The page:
Brothers and sisters, it saddens me to announce that Jan. 25, 2015, we lost a dear friend, confidant and cultural icon here in Bloomington.
Yes, I am talking about the Village Deli.
The dreary Sunday afternoon only grew drearier the moment when a fire broke out in the kitchen of the Village Deli, quickly engulfing the back half of the restaurant.
Many a hungover college student stood, staring with forlorn expressions as firefighters and police circled their carbohydrate-rich restaurant of choice.
A few poor souls even continued to approach the restaurant, convinced it was still open, only to be turned away.
To be honest, the Village Deli has been an icon on Kirkwood Avenue for years, serving as the cure for the crazy antics at Kilroy’s or Dunkirk just up the street.
Indeed, oversized pancakes, fluffy scrambled eggs and home fries have never remedied so many regrets and quelled so much confusion from the night ?before.
For those who do not wish to punish themselves with the plight that is Denny’s, the Village Deli has been a home away from home.
From large slices of ?coffee cake, along with ?coffee strong enough to burn a hole through the table, to pancakes that require enough syrup to drown a small army, the Village Deli has been there to wake you up in the ?morning.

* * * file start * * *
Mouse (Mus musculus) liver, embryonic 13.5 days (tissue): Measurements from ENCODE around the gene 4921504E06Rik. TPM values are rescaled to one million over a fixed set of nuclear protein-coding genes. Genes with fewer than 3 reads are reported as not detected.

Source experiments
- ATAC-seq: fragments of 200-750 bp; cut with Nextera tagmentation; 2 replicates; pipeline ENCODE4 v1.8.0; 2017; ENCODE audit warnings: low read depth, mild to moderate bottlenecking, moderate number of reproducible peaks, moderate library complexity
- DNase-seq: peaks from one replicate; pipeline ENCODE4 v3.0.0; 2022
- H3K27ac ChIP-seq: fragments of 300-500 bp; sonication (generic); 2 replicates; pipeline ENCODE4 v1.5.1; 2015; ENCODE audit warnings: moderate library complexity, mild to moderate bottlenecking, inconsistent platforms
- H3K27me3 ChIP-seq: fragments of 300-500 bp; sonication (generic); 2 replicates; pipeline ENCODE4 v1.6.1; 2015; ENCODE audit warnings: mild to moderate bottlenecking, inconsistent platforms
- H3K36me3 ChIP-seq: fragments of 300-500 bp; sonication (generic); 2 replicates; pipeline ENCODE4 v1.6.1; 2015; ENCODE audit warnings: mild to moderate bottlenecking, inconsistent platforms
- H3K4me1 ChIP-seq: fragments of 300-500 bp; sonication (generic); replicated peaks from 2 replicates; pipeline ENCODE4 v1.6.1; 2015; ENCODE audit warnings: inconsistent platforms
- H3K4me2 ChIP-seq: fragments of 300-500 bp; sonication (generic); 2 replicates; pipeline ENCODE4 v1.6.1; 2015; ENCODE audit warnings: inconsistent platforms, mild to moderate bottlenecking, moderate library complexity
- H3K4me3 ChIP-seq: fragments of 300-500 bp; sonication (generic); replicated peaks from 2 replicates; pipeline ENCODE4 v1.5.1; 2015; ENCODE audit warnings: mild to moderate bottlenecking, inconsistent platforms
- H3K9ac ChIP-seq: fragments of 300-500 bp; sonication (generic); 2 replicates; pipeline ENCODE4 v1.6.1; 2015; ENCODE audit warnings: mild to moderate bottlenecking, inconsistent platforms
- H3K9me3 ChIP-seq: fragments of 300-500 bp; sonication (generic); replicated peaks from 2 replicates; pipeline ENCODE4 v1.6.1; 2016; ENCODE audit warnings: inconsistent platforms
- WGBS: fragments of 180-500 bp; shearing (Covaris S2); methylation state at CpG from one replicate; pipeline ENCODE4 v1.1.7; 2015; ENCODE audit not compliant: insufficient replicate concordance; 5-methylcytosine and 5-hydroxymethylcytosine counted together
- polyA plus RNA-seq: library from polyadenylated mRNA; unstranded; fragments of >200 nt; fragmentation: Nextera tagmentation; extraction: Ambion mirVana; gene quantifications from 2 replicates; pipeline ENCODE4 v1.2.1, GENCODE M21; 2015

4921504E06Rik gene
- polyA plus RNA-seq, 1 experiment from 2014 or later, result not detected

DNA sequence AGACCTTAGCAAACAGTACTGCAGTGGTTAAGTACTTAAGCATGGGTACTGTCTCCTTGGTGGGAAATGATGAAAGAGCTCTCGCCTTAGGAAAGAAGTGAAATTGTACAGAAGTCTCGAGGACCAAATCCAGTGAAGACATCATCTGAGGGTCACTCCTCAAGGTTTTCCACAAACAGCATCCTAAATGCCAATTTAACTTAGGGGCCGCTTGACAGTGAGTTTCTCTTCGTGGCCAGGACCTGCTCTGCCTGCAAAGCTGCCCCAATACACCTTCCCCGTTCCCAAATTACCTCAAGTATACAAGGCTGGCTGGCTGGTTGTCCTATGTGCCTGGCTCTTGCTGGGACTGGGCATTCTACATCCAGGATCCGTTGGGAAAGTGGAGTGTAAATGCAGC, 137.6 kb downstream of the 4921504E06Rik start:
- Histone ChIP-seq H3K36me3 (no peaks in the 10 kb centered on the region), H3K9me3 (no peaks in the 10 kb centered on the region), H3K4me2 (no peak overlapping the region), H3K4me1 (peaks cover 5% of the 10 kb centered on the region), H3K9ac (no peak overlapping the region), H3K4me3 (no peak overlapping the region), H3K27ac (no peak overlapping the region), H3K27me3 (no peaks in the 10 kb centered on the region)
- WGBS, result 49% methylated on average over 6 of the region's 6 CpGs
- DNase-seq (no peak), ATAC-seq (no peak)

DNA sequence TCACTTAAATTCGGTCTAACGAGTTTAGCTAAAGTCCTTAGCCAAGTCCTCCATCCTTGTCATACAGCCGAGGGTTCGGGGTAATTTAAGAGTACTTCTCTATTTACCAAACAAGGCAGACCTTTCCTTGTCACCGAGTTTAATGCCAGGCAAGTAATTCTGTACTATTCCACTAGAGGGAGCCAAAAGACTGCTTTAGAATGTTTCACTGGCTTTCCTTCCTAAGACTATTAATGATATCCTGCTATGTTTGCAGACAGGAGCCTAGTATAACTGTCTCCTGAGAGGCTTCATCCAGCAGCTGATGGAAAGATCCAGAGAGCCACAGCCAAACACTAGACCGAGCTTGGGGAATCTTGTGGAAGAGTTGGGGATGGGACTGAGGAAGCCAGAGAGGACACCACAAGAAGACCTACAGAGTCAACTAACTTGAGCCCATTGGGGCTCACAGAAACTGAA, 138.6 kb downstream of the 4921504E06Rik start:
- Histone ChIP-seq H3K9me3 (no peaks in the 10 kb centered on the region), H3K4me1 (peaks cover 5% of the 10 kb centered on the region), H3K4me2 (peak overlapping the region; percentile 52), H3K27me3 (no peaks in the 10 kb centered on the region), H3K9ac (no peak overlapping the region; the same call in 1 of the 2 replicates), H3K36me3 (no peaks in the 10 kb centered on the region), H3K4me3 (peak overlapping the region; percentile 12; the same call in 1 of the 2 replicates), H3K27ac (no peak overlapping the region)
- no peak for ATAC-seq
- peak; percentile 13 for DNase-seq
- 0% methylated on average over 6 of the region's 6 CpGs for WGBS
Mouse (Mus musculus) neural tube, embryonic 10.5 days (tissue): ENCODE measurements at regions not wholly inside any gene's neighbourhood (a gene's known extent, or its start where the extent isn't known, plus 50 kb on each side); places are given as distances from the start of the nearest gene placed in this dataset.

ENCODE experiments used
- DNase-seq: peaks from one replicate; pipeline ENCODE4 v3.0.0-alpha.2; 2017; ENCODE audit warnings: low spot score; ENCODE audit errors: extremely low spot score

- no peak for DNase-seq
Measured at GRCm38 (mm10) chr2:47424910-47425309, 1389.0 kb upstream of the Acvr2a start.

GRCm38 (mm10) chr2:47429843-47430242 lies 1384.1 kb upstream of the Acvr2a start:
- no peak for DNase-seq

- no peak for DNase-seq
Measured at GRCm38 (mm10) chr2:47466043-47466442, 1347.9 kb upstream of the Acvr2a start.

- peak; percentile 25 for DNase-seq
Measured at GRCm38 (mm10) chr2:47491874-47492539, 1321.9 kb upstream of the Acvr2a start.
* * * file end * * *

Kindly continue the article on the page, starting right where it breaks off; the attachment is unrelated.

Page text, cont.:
Bloomington lost a cultural icon Sunday. A popular hangout where students of all races, ethnicities, sexual orientations and blood alcohol contents could live together in harmony, the Village Deli has served as a place of peace, relaxation and recovery for many.
Though we lost our sister-in-arms, we must not tremble in fear.
We must push onward, to the neighboring Runcible Spoon or the Scholars Inn Bakehouse.
We must not give in to the temptation of Denny’s, otherwise known as the worst plague to hit breakfast tables since that one time you accidentally drank spoiled milk.
I ask my fellow Hoosiers to remain calm in this time of darkness.
We, as a people, must stand strongly against temptation, against fear and against uncertainty.
Until the Village Deli returns, we must remain loyal to locally owned, delicious breakfast restaurants.
Only then can our urges be honestly fulfilled.
The Village Deli leaves behind approximately 42,000 students and thousands of townies in need of sustenance on Saturday and Sunday mornings.
Those restaurants interested in adopting these poor, neglected Hoosiers need only open their doors.
Flowers, donations and prayer cards may be left in front of the Village Deli in memorial of a long life of serving Hoosiers.
The viewing ceremony will be held next Saturday, when an inevitable train of cars slowly drives past the Village Deli, their ?occupants having forgotten it is closed.
I, for one, am overly excited for the grand ?reopening of the Village Deli.
Until then, you can find me patiently sipping coffee and peering at the ?reconstruction from the balcony of the Runcible Spoon.
After all, Village Deli 2.0 will be even better than it already was, if that’s even possible.